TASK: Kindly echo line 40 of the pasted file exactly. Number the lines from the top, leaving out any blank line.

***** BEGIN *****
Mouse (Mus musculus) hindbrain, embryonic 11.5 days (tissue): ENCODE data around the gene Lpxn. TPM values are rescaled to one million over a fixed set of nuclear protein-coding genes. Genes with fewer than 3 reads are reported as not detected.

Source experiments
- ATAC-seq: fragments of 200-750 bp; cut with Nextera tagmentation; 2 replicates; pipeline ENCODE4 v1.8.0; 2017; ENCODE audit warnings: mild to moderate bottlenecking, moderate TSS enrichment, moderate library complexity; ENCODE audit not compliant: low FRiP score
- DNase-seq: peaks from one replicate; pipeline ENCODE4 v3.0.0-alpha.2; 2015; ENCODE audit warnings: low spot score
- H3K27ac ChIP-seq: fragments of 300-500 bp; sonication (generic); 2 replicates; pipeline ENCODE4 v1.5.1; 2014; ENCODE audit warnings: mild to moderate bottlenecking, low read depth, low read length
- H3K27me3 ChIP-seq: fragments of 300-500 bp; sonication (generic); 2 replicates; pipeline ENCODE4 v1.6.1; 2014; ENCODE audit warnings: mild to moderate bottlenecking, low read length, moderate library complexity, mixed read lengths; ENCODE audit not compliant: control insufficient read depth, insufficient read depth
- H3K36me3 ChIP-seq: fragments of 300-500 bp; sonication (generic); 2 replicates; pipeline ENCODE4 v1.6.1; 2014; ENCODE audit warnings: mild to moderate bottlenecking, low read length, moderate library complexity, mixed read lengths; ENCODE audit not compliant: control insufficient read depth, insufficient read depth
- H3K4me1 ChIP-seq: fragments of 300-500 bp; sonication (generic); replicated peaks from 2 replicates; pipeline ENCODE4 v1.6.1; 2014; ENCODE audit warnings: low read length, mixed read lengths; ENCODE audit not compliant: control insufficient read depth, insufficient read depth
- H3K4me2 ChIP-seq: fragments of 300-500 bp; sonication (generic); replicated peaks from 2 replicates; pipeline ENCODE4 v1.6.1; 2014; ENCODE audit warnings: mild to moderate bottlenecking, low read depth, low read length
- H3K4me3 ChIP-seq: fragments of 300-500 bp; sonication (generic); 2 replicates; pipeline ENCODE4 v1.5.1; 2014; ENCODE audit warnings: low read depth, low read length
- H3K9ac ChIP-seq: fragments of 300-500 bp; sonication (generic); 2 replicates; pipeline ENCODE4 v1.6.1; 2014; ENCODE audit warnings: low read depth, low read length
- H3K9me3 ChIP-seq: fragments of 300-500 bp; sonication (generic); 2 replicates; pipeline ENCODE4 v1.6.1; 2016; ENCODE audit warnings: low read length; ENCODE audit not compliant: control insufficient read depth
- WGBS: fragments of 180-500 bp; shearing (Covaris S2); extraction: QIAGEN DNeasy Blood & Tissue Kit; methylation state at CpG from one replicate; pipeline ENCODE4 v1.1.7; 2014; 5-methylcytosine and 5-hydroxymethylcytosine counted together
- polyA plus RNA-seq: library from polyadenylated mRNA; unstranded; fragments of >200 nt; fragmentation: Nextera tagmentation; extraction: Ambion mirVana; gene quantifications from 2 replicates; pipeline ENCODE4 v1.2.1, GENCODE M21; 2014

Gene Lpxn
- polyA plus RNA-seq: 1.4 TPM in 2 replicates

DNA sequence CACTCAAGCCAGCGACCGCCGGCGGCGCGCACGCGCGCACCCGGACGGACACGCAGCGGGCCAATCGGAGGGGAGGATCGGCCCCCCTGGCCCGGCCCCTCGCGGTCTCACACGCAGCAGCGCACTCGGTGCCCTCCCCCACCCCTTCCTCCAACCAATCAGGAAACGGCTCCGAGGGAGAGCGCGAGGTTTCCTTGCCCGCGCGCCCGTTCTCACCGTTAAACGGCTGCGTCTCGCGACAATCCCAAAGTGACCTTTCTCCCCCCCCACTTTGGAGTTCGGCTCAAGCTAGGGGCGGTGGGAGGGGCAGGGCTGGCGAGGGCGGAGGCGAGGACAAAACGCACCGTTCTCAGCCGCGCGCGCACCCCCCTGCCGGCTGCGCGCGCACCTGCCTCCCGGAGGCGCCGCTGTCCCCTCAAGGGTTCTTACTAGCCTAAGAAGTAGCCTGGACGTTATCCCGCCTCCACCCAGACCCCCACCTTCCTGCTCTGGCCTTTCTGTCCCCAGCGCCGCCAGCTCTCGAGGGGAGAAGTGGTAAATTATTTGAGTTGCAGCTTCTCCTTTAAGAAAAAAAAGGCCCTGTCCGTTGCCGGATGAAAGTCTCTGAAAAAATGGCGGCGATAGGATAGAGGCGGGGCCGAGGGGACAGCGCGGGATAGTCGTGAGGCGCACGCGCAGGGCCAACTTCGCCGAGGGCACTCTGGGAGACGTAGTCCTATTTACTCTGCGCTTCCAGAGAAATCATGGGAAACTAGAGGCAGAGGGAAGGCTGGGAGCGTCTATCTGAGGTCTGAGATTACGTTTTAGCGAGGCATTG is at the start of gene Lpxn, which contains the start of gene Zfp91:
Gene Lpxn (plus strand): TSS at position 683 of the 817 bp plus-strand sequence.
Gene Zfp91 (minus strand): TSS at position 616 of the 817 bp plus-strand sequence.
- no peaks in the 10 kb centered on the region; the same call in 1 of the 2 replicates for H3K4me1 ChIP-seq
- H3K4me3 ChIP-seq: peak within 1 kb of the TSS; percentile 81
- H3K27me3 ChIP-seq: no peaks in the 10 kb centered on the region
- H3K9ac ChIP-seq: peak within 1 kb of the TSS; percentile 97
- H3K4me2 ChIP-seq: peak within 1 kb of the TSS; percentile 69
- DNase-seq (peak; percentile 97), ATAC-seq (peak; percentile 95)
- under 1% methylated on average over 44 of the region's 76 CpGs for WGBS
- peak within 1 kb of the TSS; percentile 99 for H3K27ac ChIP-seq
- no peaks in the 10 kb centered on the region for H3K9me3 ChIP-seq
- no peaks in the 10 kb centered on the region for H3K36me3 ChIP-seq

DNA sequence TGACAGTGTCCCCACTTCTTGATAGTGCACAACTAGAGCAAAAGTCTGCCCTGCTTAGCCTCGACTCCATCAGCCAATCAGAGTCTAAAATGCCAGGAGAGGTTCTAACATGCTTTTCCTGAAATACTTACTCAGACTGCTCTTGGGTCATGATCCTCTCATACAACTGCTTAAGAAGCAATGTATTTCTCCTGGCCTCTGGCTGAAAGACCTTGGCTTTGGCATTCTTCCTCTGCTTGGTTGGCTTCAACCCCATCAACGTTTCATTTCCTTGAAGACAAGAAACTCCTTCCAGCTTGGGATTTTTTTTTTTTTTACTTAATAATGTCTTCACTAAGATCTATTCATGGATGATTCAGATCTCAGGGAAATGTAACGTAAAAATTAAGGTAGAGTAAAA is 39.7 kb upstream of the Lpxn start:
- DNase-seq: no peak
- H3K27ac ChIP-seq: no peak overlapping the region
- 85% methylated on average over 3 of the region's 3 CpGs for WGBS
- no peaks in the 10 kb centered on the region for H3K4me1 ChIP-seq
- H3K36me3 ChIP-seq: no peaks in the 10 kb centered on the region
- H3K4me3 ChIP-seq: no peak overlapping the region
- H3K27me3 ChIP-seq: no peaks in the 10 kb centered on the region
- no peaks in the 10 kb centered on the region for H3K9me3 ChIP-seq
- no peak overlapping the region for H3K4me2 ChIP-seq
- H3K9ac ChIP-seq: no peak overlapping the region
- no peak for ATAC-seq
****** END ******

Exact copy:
- H3K9ac ChIP-seq: no peak overlapping the region